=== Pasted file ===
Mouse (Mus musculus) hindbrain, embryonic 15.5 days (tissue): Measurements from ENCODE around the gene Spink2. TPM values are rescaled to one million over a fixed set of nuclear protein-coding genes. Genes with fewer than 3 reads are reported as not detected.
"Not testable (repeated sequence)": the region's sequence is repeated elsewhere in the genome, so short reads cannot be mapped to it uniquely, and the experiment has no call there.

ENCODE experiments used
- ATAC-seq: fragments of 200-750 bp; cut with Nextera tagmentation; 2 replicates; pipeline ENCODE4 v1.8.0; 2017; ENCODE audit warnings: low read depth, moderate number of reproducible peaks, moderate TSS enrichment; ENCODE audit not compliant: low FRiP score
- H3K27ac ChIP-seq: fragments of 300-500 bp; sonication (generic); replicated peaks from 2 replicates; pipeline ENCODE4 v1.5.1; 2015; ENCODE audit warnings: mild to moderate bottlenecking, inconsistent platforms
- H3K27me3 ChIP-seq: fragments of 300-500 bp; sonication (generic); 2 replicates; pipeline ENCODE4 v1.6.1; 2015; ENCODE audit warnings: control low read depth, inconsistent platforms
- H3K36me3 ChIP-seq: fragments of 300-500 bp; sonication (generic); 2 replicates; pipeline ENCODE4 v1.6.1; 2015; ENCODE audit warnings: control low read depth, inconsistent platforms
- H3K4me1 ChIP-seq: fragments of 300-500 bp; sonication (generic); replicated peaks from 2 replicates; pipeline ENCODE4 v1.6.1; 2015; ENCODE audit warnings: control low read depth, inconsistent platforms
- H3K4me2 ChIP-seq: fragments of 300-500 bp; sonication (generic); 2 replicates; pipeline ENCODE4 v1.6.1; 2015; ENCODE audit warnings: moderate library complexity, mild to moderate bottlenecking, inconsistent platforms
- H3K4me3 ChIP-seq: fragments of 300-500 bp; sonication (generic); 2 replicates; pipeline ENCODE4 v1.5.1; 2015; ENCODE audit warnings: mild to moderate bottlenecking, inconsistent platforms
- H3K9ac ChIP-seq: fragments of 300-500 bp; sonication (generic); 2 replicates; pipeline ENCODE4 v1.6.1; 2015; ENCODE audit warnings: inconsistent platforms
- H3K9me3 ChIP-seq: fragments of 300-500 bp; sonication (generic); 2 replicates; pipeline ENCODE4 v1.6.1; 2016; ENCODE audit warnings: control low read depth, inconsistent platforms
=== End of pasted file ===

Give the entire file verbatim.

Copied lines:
Mouse (Mus musculus) hindbrain, embryonic 15.5 days (tissue): Measurements from ENCODE around the gene Spink2. TPM values are rescaled to one million over a fixed set of nuclear protein-coding genes. Genes with fewer than 3 reads are reported as not detected.
"Not testable (repeated sequence)": the region's sequence is repeated elsewhere in the genome, so short reads cannot be mapped to it uniquely, and the experiment has no call there.

ENCODE experiments used
- ATAC-seq: fragments of 200-750 bp; cut with Nextera tagmentation; 2 replicates; pipeline ENCODE4 v1.8.0; 2017; ENCODE audit warnings: low read depth, moderate number of reproducible peaks, moderate TSS enrichment; ENCODE audit not compliant: low FRiP score
- H3K27ac ChIP-seq: fragments of 300-500 bp; sonication (generic); replicated peaks from 2 replicates; pipeline ENCODE4 v1.5.1; 2015; ENCODE audit warnings: mild to moderate bottlenecking, inconsistent platforms
- H3K27me3 ChIP-seq: fragments of 300-500 bp; sonication (generic); 2 replicates; pipeline ENCODE4 v1.6.1; 2015; ENCODE audit warnings: control low read depth, inconsistent platforms
- H3K36me3 ChIP-seq: fragments of 300-500 bp; sonication (generic); 2 replicates; pipeline ENCODE4 v1.6.1; 2015; ENCODE audit warnings: control low read depth, inconsistent platforms
- H3K4me1 ChIP-seq: fragments of 300-500 bp; sonication (generic); replicated peaks from 2 replicates; pipeline ENCODE4 v1.6.1; 2015; ENCODE audit warnings: control low read depth, inconsistent platforms
- H3K4me2 ChIP-seq: fragments of 300-500 bp; sonication (generic); 2 replicates; pipeline ENCODE4 v1.6.1; 2015; ENCODE audit warnings: moderate library complexity, mild to moderate bottlenecking, inconsistent platforms
- H3K4me3 ChIP-seq: fragments of 300-500 bp; sonication (generic); 2 replicates; pipeline ENCODE4 v1.5.1; 2015; ENCODE audit warnings: mild to moderate bottlenecking, inconsistent platforms
- H3K9ac ChIP-seq: fragments of 300-500 bp; sonication (generic); 2 replicates; pipeline ENCODE4 v1.6.1; 2015; ENCODE audit warnings: inconsistent platforms
- H3K9me3 ChIP-seq: fragments of 300-500 bp; sonication (generic); 2 replicates; pipeline ENCODE4 v1.6.1; 2016; ENCODE audit warnings: control low read depth, inconsistent platforms